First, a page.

This paper presents the development of a new experimental facility for analysis and optimization activities on smart polygeneration grids. The test rig is being designed and built in the framework of the European project “Energy-Hub for residential and commercial districts and transport” (E-HUB), which targets optimal energy management of residential and commercial districts.

The experimental rig, named “Energy aNd Efficiency Research Demonstration District” (E-NERDD), is located inside the University campus in Savona, and is based on four different prime movers able to produce both electrical and thermal energy: a 100 kWe micro gas turbine, a 20 kWe internal combustion engine, a 3 kWe Stirling engine, and a 450 kWe fuel cell/gas turbine hybrid system emulator based on the coupling of a micro gas turbine with a modular vessel. While the electrical side is based on the connection with the campus grid (further developments are planned for a local electrical grid including storage units), thermal energy is managed through a dual ring-based water distribution system. The facility is also equipped with thermal storage tanks and fan cooler units to study and optimize different thermal management algorithms generating different thermal load demands. The facility also includes an absorption chiller for cold water generation. As a result, trigeneration operation is possible in a physically simulated urban district. Moreover, the rig is equipped with six photovoltaic panels (significant for the electrical aspects) and 10 kWp of thermal solar panels to be integrated in the grid.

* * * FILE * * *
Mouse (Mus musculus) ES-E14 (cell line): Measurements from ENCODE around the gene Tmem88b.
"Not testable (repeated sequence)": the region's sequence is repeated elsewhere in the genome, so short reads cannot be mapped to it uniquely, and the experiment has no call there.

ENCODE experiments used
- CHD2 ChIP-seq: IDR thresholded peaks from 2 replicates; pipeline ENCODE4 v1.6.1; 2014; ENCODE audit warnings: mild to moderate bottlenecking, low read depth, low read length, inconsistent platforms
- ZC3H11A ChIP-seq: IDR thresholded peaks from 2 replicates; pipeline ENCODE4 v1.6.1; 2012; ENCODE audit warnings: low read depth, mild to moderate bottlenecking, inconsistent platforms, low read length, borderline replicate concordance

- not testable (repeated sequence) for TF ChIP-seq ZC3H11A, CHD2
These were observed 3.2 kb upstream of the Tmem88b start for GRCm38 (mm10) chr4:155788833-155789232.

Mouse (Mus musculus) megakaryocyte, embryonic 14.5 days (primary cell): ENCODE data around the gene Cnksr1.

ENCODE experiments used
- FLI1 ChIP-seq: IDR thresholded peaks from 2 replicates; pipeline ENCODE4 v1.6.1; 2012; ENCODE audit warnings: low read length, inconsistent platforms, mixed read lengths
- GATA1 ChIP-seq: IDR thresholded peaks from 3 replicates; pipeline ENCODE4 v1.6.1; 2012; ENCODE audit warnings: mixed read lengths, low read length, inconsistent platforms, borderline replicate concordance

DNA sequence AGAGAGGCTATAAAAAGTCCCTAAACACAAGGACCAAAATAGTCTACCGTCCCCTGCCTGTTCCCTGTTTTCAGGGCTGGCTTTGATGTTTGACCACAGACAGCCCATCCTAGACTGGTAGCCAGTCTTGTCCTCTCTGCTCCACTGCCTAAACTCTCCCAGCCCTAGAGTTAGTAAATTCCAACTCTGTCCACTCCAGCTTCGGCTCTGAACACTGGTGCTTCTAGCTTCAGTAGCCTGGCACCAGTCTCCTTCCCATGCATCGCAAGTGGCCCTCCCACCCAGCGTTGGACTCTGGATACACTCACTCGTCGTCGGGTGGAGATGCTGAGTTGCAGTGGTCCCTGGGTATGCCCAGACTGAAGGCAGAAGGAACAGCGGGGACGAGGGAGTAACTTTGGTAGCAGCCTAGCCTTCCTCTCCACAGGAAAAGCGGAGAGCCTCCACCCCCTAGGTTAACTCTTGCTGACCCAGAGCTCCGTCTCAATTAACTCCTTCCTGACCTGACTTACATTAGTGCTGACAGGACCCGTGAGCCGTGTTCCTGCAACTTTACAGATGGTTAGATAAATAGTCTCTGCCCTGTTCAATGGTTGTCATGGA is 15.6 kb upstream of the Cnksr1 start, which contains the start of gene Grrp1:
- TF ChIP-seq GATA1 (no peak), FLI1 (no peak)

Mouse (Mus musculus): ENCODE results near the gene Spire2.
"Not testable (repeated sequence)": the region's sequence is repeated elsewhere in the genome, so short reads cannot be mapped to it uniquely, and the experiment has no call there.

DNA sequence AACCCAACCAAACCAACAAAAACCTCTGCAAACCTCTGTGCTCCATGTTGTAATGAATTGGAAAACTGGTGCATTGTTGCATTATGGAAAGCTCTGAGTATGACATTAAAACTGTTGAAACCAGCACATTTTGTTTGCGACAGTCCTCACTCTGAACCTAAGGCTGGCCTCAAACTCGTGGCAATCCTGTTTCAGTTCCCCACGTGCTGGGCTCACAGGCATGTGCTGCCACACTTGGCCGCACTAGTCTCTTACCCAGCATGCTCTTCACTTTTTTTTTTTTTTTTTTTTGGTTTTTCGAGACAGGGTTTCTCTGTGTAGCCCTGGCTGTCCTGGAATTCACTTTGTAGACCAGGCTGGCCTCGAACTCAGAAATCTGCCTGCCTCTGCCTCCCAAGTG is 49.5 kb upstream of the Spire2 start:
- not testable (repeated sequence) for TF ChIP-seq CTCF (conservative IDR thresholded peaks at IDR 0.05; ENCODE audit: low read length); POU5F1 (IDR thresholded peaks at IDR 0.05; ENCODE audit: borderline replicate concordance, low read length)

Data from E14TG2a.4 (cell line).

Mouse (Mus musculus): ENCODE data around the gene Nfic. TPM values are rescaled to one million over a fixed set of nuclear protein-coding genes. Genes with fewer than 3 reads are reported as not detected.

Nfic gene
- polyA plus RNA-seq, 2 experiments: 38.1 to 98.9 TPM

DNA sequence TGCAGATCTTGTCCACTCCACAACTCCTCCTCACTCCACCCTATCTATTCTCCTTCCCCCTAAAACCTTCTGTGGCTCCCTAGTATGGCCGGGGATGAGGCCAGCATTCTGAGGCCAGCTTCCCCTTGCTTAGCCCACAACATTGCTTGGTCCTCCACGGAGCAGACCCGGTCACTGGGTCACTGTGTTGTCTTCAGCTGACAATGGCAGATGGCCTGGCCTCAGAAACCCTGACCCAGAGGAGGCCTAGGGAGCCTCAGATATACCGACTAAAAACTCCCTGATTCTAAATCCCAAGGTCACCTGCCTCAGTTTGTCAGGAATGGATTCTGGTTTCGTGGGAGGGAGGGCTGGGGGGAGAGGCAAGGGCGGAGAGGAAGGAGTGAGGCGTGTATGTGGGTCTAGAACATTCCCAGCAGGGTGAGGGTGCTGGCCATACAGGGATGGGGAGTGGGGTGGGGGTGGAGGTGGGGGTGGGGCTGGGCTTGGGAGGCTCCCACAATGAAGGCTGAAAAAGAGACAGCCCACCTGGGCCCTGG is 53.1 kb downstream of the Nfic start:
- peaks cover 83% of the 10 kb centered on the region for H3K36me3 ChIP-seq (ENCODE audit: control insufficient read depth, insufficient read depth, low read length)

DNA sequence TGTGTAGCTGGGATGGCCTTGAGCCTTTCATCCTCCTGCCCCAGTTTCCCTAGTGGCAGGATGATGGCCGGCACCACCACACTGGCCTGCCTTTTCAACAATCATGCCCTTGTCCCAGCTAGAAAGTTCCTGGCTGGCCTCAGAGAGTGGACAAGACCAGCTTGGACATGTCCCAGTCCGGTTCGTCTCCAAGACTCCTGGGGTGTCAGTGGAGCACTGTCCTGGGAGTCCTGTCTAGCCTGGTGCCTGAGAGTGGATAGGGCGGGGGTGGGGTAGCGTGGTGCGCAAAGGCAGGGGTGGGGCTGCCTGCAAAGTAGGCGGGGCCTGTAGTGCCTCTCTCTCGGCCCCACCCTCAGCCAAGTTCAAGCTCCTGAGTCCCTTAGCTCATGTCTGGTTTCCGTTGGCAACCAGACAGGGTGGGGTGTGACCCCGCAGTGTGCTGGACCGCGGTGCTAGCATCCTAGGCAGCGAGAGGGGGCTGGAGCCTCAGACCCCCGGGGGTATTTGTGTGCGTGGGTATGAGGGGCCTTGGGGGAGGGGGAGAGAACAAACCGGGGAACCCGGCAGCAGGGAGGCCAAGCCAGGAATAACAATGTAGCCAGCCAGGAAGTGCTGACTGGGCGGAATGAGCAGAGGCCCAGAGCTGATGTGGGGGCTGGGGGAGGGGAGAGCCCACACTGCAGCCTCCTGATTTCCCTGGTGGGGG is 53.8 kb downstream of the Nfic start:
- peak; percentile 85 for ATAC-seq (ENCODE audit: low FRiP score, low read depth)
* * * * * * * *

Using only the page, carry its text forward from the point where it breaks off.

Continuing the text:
Further technologies to be considered for the E-NERDD are power plants based on other renewable resource (e.g. with biomass fuel). These systems are planned to be analyzed through real plants (remote connection with the field) or through virtual models based on real-time dynamic approaches.

Experimental tests related to the performance of the micro gas turbine are reported and discussed in this paper. The focus here is on machine correction curves essential to evaluate factors for quantifying ambient temperature influence on machine performance. This analysis is essential for setting the thermal distribution grid and for future optimization tests.

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